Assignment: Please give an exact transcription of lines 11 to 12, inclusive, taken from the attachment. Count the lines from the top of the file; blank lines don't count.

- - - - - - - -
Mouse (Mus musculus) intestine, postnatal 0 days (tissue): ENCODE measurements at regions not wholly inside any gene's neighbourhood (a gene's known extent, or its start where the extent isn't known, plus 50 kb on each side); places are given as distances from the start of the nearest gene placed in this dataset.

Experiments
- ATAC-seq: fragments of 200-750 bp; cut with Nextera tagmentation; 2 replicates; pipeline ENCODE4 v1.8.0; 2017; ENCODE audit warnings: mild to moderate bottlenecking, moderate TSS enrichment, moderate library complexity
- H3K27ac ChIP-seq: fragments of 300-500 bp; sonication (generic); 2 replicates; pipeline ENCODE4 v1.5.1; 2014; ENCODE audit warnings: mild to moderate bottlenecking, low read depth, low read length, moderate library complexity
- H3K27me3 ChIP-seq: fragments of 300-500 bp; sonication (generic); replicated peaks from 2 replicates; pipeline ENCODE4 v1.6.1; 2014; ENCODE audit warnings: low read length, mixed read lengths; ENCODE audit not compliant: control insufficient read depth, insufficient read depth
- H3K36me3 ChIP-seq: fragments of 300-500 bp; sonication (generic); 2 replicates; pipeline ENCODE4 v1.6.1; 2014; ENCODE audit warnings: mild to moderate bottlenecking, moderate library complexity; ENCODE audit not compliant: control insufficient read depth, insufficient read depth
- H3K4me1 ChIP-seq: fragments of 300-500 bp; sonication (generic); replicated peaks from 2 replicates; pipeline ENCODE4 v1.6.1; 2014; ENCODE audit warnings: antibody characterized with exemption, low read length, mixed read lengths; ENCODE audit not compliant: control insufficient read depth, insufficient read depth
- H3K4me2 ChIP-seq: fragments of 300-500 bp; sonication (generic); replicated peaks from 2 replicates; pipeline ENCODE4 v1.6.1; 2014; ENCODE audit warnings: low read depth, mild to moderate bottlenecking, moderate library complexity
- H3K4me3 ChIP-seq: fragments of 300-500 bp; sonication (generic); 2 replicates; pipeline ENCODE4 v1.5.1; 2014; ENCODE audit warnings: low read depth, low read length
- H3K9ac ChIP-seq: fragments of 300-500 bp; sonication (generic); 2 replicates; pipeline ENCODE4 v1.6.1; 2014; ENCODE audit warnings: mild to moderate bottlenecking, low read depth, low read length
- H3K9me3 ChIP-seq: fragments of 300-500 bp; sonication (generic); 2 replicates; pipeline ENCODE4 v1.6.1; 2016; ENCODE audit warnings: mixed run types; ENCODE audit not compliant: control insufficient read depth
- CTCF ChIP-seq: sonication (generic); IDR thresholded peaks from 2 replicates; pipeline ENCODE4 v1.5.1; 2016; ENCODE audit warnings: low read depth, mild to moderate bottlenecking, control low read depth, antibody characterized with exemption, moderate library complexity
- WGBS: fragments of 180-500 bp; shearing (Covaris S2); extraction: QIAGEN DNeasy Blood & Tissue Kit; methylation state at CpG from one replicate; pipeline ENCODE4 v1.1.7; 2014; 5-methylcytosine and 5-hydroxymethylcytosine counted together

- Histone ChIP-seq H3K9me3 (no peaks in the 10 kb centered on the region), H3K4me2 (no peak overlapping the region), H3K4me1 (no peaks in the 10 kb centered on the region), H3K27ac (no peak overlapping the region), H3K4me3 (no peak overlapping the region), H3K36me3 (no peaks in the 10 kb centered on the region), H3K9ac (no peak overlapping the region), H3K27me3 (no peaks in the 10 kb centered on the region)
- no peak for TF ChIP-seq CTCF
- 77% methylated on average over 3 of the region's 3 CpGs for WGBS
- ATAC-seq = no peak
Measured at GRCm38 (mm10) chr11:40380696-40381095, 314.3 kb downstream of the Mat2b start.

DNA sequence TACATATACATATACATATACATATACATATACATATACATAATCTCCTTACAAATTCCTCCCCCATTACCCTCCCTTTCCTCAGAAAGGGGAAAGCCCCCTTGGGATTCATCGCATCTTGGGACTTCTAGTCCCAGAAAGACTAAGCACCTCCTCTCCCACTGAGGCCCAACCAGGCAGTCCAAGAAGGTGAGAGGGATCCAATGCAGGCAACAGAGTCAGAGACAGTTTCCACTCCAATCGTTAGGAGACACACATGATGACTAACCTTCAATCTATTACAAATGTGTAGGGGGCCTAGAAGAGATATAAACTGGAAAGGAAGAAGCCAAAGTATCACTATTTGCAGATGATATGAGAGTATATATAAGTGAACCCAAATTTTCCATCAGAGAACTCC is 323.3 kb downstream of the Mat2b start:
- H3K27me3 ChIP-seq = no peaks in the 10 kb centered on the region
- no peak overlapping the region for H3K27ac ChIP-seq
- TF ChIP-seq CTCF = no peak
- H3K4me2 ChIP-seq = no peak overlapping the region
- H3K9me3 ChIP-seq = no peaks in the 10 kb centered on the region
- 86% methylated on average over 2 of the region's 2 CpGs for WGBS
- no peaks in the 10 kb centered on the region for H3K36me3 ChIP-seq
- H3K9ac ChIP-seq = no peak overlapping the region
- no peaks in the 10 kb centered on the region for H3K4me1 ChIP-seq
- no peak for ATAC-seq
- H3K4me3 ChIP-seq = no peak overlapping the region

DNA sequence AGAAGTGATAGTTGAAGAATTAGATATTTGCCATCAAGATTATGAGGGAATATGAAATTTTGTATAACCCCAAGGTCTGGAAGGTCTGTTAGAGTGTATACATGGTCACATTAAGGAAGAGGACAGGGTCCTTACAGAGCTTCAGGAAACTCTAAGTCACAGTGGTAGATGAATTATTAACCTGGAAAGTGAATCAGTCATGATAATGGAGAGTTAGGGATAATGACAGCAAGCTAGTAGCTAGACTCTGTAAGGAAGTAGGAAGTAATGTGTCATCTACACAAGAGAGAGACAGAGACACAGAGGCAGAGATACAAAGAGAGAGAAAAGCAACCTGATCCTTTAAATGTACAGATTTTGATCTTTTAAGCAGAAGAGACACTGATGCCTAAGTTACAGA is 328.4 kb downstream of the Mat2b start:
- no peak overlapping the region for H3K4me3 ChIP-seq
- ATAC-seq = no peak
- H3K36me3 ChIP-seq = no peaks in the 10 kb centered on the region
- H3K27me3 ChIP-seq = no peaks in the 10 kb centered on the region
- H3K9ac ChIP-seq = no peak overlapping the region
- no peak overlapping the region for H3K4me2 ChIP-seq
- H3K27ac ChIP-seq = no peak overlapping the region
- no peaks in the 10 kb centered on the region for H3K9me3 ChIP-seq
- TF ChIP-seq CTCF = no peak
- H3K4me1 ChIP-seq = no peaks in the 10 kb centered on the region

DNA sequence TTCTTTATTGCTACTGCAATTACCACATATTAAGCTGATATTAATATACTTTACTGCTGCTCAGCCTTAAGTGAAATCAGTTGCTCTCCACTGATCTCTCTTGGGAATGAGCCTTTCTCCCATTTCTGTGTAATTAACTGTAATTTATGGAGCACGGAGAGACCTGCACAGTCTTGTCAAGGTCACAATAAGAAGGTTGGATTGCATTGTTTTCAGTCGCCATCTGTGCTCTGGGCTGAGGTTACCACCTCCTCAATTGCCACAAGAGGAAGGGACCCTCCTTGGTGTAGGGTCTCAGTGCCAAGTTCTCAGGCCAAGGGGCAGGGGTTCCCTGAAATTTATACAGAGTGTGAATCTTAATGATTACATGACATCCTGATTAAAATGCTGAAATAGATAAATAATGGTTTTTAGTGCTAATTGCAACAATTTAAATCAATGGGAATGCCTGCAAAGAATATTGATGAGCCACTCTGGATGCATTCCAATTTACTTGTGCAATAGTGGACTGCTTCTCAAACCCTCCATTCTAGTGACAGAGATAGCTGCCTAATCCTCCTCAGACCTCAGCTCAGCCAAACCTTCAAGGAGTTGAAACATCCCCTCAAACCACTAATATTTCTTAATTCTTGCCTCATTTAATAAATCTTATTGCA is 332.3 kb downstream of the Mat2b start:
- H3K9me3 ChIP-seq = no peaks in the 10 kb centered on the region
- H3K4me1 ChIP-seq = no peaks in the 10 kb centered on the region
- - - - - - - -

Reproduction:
- H3K9me3 ChIP-seq: fragments of 300-500 bp; sonication (generic); 2 replicates; pipeline ENCODE4 v1.6.1; 2016; ENCODE audit warnings: mixed run types; ENCODE audit not compliant: control insufficient read depth
- CTCF ChIP-seq: sonication (generic); IDR thresholded peaks from 2 replicates; pipeline ENCODE4 v1.5.1; 2016; ENCODE audit warnings: low read depth, mild to moderate bottlenecking, control low read depth, antibody characterized with exemption, moderate library complexity